Shutter Speed in Photography – Definition & Case Studies

Shutter speed is part of the exposure triangle along with aperture and ISO. Shutter speed doesn’t only control the exposure but also lets the creative photographer to innovate and experiment with the motion. When understood to the core, shutter speed is not a technical but a creative tool.

Definition of Shutter Speed in Photography


The Shutter as an Essential Part of the Camera

The shutter is the part of the camera that remains closed to prevent light from entering and reaching (exposing) the sensor. When the shutter button is pressed, the shutter curtain opens to let light reach the sensor. The sensor records the intensity of light while the shutter is open; this is how the image is formed.

Without the shutter mechanism, the sensor stays exposed and there is no way to eliminate the light other than manually blocking it with your hand or a card, which was a common practice in early photography.

Definition of Shutter Speed

Shutter speed is defined as the time duration between the opening and closing of the camera shutter. It is the time that the sensor or film records the light and, hence, creates a photograph.

How Shutter Speed is Measured

In most cases, shutter speed is measured in fractions of seconds. However, some long exposure images require a shutter speed of up to 30 seconds or longer.

Shutter speed is usually measured as follows: 

1/2000s, 1/1000s, 1/500s, 1/250s, 1/125s, 1/60s, 1/30s, and so on.

Each stop down the line (from 1/60s to 1/30s, for example) increases the duration of time the shutter stays open by a factor of two and, as a result, doubles the amount of light that reaches the camera sensor.

Shutter Speed: 1/13s

The Shake Blur

Often times, shake blur happens due to shake or movement in the camera while the shutter is still open. It can be avoided by using a tripod with a remote shutter release/timer or the minimum shutter speed rule. If you ever wondered why your photos appear blurry or soft, it is because of those slight movements while the shutter was open.

The Minimum Shutter Speed Rule for Shake-Free Photos

When not using a tripod or another type of support, photos tend to have ‘shake blur’ if the shutter speed falls below a particular number. This has been calculated and is given as:

1/focal length or 1/100, whichever is faster

Therefore, if you are using a full-frame camera with an 85mm lens, the minimum shutter speed you need to keep is 1/100 (because 1/100 is faster than 1/85). However, if you are using the same camera with a 300mm lens, the minimum shutter speed is 1/300.

On a crop frame sensor, multiply it with the crop factor. For example, an APS-C sensor camera with the same 85mm requires that you use a minimum shutter speed of 1/(85 x 1.5) = 1/127.5. Here, you will use 1/150 and not 1/125 to avoid any chance of shake.

If your lens has an image stabilization feature, you can reduce it by that many stops from the minimum shutter speed. For example, if you have to use a minimum shutter speed of 1/125, but your lens has a 1 stop IS, you can use a shutter speed of 1/60.

Shutter Speed: 1/6s

Freeze the Moment or Faster Shutter Speeds

Faster shutter speeds tend to freeze the moment, which is commonly used for wildlife photography and water splash photography among many others. A bird in flight may require you to shoot at 1/2000 or faster. Freezing the motion of water may require you to shoot at 1/1000 or faster depending on the flow of water. This technique is also used in action shots.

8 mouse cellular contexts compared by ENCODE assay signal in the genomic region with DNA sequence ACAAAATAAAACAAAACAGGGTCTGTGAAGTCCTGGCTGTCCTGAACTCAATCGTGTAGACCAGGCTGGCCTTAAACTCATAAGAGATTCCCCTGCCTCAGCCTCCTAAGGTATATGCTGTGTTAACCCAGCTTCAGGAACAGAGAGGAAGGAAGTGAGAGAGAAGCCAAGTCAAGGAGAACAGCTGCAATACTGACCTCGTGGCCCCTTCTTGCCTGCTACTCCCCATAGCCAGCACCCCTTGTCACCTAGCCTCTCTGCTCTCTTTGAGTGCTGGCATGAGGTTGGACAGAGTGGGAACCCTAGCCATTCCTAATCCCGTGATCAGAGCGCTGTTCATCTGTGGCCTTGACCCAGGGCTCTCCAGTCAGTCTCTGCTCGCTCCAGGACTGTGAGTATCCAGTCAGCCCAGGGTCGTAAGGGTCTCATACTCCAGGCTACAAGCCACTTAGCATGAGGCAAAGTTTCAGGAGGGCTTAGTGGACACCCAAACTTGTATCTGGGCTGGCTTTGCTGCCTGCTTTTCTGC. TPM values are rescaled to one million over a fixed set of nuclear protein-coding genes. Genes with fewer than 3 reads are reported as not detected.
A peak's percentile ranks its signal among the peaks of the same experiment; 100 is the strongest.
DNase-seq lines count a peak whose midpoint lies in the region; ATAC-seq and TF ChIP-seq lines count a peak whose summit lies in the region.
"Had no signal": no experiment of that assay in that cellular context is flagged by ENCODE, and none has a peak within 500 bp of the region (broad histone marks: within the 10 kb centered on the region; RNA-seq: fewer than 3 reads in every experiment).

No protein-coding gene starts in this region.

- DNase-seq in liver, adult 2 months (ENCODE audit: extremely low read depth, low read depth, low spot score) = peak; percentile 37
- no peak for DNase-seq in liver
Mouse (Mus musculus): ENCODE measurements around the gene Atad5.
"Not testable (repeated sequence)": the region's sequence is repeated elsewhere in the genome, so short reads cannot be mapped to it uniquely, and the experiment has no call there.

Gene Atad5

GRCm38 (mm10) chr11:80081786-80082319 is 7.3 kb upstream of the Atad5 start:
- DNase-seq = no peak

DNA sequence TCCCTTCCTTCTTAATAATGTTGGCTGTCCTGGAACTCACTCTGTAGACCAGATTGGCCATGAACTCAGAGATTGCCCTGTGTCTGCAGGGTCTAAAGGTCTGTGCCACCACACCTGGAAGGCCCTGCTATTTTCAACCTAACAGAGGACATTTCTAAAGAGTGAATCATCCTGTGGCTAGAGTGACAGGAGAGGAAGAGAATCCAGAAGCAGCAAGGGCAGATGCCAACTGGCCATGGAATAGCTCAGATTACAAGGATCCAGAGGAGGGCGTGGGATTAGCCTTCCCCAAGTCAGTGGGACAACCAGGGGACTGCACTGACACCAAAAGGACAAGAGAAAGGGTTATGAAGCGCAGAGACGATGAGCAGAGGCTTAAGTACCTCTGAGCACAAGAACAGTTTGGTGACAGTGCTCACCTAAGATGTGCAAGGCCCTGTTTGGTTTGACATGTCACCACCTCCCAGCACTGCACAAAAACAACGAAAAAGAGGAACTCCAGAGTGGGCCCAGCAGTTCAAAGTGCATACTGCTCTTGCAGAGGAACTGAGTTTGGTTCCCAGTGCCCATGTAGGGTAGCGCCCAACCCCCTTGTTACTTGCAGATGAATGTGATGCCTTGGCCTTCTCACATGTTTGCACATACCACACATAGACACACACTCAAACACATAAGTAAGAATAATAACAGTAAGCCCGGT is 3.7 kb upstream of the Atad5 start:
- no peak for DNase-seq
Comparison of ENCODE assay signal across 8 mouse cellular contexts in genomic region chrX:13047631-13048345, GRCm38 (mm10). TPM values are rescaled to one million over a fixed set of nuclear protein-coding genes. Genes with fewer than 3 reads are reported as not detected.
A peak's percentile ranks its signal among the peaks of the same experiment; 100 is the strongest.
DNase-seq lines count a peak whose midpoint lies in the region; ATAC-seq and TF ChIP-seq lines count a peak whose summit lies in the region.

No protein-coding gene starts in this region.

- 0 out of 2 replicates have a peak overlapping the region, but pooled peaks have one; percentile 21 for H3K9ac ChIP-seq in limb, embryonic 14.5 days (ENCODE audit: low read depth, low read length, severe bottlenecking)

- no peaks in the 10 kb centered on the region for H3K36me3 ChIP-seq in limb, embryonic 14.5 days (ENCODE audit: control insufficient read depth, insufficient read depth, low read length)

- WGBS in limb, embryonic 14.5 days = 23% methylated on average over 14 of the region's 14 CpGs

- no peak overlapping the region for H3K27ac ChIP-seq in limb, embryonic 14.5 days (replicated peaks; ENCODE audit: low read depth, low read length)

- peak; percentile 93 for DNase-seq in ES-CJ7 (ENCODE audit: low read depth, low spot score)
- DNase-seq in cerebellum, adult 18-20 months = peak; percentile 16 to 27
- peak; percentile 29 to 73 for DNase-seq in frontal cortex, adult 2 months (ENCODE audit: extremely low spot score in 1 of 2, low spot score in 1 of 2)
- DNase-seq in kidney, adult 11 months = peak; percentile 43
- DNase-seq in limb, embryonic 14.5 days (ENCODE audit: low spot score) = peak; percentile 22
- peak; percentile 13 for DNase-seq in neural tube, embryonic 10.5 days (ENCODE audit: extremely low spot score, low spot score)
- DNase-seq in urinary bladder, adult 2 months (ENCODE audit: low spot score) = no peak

For example, freezing the motion during racing events can produce tack sharp pictures with tiny bits of dirt frozen mid-air as they splatter across the tires.

Creative Motion Blur or Slower Shutter Speeds

Slower shutter speeds tend to produce motion blur. This is achieved by keeping a major part of the subject, or at least some part of subject, still while the moving parts are naturally blurred in motion. This technique is common in shooting light trails and  creative dance movements. Star trail photography is based on the motion blur of the stars and their movement.

Shooting landscapes that feature water also involves blurring the motion to make the water appear silky smooth. Many photographers do this when shooting waterfalls to imitate the style used in paintings.

When using extended exposure times, this is commonly known as long exposure photography. Star trails, nightscapes, and Milky Way photography are grouped in this category. Typically, the shutter speed is very slow, which makes it impossible to shoot without a sturdy support like a tripod.

Shutter Speed: 2.5s

Setting the Shutter Speed – Two Major Modes

Shutter priority mode lets you set the shutter speed while the camera automatically sets the aperture based on the light conditions, metering mode, exposure compensation, and locked-in ISO settings. In manual mode, all the settings are completely manual including the shutter speed and aperture; metering only offers a guideline for the correct exposure.

Where Can You Find the Shutter Speed?

The shutter speed can be found on the bottom left of the viewfinder screen or on the top of the camera’s LCD panel (not all cameras have this feature). Also, you can find the settings displayed on the camera’s rear LCD screen. Shutter speed is usually denoted as a number instead of fractions. For example, 1/125 is denoted as 125, and 1 second is denoted as 1. However, this convention has changed in a few recent camera models.


Aperture helps us control the depth of field, while the shutter speed lets us control the flow of the image. Whether you want to freeze the motion, use creative blur, or stack star trails, the shutter speed gives wings to your creativity. Timing is also of great importance because pressing the shutter button at the right time with the correct settings can produce incredibly stunning results.